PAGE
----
Michelin Tyres

From the track to the street

From track to street

From the Track to the Street

A tire having a completely smooth or nearly smooth tread surface, with little or no tread pattern. Pioneered by Michelin in 1973.


From competition...

The logic is inescapable: the more rubber in contact with the road, the better the grip. Legendary GP rider Jack Findlay first tested slick tires on a privateer Italian Suzuki in 1973. Slicks were anything but an immediate success, however. "In the beginning, slicks weren't a giant step ahead, because we didn't understand them," said Barry Sheene. Not only did riders initially look upon slicks with suspicion, race officials did as well. Nevertheless, Sheene earned his first 500cc world championship in 1976, using slick tires. Not long after, the entire grid moved to slicks, and the only grooved tires that remained in Grand Prix racing were for rain use.

...to the road

Modern-day sportbike tires are not very far removed from racing slicks. As the years have passed and rubber compounds have continued to improve, tread grooves have become increasingly rare. For example, MICHELIN® Pilot® Power tires have a grooved area (sea/land ratio) of only 11.8 percent. This tread design maximizes the contact patch for incredible grip, making it possible to attain lean angles of more than 50 degrees on dry pavement, and nearly 42 degrees in the wet.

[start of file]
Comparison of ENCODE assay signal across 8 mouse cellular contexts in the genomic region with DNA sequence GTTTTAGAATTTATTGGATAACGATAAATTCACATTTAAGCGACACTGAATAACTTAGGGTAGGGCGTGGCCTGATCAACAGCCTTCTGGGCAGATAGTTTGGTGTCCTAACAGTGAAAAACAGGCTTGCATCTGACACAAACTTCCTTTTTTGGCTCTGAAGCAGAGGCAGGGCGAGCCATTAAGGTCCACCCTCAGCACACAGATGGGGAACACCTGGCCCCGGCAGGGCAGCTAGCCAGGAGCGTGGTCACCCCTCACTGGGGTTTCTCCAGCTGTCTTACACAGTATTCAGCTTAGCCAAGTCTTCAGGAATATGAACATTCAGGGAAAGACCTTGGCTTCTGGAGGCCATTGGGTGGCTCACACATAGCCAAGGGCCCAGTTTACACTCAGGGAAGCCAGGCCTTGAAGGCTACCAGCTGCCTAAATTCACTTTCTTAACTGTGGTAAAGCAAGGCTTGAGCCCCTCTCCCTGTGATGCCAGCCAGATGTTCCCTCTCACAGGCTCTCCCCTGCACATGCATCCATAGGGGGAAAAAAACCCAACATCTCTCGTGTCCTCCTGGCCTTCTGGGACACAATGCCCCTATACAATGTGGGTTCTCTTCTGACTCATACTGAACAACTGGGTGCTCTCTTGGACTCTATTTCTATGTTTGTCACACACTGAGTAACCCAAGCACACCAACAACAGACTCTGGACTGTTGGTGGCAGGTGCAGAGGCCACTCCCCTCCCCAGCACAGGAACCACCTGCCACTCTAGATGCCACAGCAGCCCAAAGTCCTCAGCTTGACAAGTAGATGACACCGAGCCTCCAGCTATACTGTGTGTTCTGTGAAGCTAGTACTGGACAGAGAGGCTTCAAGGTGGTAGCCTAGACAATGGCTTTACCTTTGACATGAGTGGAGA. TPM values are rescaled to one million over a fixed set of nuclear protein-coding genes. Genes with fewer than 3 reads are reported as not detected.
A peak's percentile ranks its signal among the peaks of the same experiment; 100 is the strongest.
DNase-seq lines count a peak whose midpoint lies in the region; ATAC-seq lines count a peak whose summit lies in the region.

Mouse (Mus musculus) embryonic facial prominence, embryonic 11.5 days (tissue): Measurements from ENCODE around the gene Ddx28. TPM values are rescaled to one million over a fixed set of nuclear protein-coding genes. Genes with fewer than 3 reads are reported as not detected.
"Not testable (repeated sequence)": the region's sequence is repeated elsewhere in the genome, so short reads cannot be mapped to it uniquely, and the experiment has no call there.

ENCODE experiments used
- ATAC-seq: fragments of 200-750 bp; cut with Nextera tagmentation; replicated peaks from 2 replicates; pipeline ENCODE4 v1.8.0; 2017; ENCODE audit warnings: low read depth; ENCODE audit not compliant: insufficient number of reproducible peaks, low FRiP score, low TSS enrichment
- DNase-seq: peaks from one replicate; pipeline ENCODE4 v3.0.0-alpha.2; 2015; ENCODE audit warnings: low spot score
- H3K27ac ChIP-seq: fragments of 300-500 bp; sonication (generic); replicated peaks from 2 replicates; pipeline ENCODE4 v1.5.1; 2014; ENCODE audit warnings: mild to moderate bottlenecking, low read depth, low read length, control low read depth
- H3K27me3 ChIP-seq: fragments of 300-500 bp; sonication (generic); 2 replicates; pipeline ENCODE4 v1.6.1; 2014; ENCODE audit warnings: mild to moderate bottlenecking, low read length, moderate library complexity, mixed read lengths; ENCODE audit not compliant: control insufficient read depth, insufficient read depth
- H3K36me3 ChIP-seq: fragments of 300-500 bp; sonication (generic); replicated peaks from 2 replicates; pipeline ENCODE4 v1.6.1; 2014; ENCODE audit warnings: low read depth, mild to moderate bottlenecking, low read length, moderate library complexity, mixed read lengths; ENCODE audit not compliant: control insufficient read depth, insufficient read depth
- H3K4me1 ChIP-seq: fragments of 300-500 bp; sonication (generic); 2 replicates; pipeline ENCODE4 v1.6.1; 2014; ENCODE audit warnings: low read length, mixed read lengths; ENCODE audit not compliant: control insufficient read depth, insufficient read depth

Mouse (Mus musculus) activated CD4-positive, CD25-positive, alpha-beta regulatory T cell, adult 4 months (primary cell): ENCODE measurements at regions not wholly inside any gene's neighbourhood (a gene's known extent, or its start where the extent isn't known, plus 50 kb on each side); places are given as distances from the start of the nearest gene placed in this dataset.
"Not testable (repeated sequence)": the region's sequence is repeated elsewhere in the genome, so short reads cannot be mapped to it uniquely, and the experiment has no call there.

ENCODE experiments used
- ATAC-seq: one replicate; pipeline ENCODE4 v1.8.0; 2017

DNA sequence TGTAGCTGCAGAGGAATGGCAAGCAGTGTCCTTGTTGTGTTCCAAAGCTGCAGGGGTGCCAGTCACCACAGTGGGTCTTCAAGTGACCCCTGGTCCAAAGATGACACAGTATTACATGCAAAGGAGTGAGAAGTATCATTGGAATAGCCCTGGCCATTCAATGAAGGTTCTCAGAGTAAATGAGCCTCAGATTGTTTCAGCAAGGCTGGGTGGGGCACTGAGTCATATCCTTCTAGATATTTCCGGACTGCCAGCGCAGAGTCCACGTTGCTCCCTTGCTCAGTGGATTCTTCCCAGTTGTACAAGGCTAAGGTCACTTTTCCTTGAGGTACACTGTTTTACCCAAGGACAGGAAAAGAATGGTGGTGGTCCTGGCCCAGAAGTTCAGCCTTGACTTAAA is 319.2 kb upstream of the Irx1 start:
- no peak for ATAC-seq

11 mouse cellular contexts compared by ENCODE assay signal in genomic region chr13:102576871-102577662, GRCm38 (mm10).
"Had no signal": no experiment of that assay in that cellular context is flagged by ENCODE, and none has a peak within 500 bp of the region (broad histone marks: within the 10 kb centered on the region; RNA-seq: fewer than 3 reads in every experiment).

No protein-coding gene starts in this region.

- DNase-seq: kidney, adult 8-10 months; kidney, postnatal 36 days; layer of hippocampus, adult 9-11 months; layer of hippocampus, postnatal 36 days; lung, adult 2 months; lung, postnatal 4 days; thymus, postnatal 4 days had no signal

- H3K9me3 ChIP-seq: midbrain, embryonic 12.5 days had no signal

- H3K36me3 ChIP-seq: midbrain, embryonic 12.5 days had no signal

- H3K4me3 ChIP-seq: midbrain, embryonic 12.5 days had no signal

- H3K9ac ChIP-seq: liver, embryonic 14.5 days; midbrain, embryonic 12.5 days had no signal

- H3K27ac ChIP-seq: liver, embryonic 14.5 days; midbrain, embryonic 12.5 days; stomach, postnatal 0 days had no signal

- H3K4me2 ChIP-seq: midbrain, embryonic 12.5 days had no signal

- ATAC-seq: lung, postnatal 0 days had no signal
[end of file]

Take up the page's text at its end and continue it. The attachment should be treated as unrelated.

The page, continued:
A tire construction in which the casing plies are laid at an angle perpendicular to the tire's direction of travel. Pioneered by Michelin in 1983.


From competition...

Thanks to the genius of Freddie Spencer, Michelin in 1983 scored the first victory for a radial tire (rear only) in a 500cc Grand Prix. The following year, Randy Mamola became the first rider to win a Grand Prix (San Marino) using both front and rear radials. Radial tires generate less internal heat than conventional tires. And because radials run cooler, their rubber compounds used can be much softer, for enhanced cornering grip.

"In terms of tires, the radial was the most important innovation of my career," says three-time world-champion Spencer "A rider wants grip, feedback and durability. The radial was an improvement in all these areas, and also influenced other aspects of bike design. The first thing I noticed with the radial is that it gave me much more grip and stability in fast corners. I could get on the gas earlier, which was one of the aspects of my riding that I was always working on."

...to the road

Three years after their competition debut, Michelin put radial tires into production. In 1987, MICHELIN® A59X/M59X tires started a revolution in high-performance tires, allowing riders to explore the full potential of then-new sportbikes like the Suzuki GSX-R and Yamaha YZF. Today, every middleweight and larger sportbike is equipped with radial tires. Without the introduction of radials, sportbikes would still have about the same horsepower that they had in the 1980s, because conventional bias-ply tires couldn't handle the power of a modern literbike.

When used to reinforce rubber compounds, silica provides significant benefits as compared to conventional carbon black. Pioneered by Michelin in 1992.


From competition...